It’s not a dream. It’s a reality that could happen in as little as five years.
After losing his best friend to a car accident at age 18, Sebastian Thrun vowed that he would find a way to prevent fatal crashes caused by human error. Now a professor of computer science at Stanford University, Thrun joined forces with Google in 2007 to develop cars that drive on autopilot.
The state of Nevada has granted Google a license for trial on public roads – bringing self-driving vehicles one step closer to production. And the California State Senate has recently approved a bill that would legalize self-driving cars in the state.
Self-driving cars basically work by computer and memory. (The onboard computer system has a 360 degree spatial awareness.) Equipped with video cameras, radar sensors and a laser range finder, the test cars have driven 180,000 miles in California all by themselves.
“Before any route is driven using the automated technology, first the routes are driven to capture a detailed digital map of all of the features on the way. By mapping things like lane markers and traffic signs, the software in the car becomes familiar with the environment and its characteristics in advance.”
When the car later tackles the route without driver assistance, the same cameras, laser sensors and radar help determine where other cars are and how fast they’re moving. Meanwhile the computer software controls acceleration and deceleration and mounted cameras read and interpret traffic lights, signals and road signs.
“The problems are all about computers and information — how to get the right info to the cars at the right time,” a Google spokesman continued. “And it’s all made possible by our data centers, which are able to process the enormous amounts of info gathered by these vehicles.”
Right now, driverless cars have to be manned by two people — one to take control if necessary and another to monitor the route. But when the cars are ready for public use, this stipulation will be removed.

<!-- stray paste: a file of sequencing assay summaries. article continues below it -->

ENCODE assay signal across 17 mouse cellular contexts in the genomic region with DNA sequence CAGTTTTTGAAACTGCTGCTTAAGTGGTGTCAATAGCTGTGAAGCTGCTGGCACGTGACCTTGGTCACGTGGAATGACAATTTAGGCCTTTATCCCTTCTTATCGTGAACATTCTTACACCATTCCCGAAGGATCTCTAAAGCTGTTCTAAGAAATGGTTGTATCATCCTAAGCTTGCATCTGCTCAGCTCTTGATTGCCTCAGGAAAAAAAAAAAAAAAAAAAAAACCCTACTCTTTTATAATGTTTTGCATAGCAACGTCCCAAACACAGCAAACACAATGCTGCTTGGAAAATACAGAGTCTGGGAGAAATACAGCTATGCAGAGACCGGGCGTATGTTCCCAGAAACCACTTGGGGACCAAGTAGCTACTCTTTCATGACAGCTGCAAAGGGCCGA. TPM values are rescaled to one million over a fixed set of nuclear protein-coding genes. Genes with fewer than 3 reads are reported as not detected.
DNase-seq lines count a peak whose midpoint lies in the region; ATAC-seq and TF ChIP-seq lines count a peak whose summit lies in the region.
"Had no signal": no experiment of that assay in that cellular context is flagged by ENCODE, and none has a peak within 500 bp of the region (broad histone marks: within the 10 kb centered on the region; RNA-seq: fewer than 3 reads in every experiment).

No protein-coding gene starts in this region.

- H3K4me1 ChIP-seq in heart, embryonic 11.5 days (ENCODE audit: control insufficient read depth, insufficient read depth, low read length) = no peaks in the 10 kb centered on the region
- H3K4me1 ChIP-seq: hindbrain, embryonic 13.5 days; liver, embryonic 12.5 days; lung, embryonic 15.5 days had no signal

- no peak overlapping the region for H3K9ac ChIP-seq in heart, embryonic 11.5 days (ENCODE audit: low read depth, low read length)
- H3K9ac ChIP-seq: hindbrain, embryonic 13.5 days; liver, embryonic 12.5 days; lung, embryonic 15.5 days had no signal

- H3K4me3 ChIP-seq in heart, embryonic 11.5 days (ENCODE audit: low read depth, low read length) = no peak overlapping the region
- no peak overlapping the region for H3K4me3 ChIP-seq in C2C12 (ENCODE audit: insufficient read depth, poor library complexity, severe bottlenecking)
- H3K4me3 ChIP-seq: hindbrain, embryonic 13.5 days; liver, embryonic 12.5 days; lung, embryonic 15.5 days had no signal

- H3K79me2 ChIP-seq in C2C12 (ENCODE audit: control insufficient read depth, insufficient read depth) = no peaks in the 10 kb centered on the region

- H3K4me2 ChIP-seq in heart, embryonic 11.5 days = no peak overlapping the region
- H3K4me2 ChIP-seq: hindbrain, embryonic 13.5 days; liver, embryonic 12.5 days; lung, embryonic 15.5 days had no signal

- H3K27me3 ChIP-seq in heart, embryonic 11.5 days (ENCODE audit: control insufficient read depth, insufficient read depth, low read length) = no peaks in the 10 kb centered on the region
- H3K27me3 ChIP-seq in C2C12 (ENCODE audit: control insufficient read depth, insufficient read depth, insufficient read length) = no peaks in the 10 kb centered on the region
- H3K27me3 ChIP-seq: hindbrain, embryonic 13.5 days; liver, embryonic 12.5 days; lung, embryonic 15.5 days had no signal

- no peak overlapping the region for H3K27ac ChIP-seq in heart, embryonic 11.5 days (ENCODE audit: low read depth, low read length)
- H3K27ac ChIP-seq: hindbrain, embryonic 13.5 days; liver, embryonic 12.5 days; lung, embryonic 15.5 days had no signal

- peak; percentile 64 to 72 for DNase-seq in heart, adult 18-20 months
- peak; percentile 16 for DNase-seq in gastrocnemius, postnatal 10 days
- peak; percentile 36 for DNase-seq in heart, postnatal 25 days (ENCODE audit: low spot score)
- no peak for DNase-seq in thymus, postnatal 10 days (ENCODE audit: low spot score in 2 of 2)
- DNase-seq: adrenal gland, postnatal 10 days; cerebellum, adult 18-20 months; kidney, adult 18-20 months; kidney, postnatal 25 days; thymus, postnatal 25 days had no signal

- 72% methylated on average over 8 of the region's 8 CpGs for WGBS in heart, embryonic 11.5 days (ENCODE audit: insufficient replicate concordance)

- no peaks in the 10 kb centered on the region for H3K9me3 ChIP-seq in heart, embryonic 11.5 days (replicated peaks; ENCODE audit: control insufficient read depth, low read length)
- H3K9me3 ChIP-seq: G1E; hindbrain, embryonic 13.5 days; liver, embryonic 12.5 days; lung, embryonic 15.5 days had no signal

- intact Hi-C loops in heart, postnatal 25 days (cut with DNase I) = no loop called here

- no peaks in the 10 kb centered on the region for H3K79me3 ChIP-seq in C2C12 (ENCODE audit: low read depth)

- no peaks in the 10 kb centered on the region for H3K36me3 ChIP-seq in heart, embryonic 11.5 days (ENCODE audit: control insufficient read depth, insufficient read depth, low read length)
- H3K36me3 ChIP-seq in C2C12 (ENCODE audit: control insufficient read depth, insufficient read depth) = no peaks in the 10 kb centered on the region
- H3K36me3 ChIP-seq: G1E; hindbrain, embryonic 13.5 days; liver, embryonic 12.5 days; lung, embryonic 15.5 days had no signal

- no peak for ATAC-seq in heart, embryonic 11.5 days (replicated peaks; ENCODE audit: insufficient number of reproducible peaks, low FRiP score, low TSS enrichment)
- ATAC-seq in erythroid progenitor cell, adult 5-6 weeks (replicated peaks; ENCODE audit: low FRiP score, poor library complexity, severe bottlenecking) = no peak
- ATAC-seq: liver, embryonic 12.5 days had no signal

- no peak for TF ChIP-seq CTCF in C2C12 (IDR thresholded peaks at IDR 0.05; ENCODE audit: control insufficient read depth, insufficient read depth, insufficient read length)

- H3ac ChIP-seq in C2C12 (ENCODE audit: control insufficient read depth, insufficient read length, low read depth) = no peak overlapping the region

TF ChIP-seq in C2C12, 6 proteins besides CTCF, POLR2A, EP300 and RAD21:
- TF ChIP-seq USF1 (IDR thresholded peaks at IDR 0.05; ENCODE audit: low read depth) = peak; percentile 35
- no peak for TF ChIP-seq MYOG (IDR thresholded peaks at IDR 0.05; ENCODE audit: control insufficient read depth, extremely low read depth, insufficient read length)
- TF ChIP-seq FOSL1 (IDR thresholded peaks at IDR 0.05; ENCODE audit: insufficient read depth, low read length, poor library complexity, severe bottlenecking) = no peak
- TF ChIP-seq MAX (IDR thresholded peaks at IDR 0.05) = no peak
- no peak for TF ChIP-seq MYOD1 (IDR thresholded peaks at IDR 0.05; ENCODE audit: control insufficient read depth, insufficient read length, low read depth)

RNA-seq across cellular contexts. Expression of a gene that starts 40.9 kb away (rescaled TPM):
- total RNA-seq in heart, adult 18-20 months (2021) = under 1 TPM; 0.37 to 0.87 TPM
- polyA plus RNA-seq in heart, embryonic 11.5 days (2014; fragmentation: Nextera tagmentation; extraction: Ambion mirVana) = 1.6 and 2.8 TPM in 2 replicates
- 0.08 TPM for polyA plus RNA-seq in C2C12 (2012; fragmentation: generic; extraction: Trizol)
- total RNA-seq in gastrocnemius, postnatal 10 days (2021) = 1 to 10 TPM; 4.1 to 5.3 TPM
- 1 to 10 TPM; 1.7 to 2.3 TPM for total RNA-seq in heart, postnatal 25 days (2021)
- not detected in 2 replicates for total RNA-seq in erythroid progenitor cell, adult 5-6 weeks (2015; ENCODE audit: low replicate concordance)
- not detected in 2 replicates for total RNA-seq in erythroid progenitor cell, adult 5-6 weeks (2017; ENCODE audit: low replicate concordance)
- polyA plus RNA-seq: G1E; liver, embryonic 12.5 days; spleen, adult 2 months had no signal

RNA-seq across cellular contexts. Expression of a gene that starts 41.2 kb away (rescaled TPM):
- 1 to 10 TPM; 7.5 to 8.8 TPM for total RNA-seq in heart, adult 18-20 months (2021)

And in the future, autonomous cars will be able to communicate with one another, allowing them to negotiate lane changes and passing, analysts predict.
Right now, the Toyota Prius seems to be in the lead of those developing self-driving cars. And most major car companies have advanced self-driving car projects in the works. From Audi to BMW, Cadillac, Ford, GM, Honda, Hyundai, Lexus, Nissan, Mercedes, Volkswagen and Volvo.
The obvious advantage would be for people unable to drive, like those with epilepsy, because the car would be independently mobile. It would mean that no sort of supervision is required to keep the journey safe and user-friendly.
But also consider:
Safer roads — Human error is the cause of 60 per cent of the 1.2 million fatal road traffic accidents globally each year.
Less pollution — Fuel economy would have a positive impact on the environment.
Cheaper insurance — Greatly reduced chances of having an accident will mean lower premiums.
Improved economy — The car calculates how to drive in the most efficient manner.
New designs — Visibility would be less important, so the whole shape and look of cars could be radically different.
Definitely, for those of us who can’t drive, this technology could be the start of so many options, so much more freedom.
About the author
Phylis Feiner Johnson has been a professional copywriter for 30 years. She also spent 20 years with epilepsy. She writes from the heart to increase education, awareness and funding for epilepsy research. For further information, contact The Epilepsy Foundation of Eastern Pennsylvania at http://www.efepa.org/ and please make a contribution to become an advocate, too.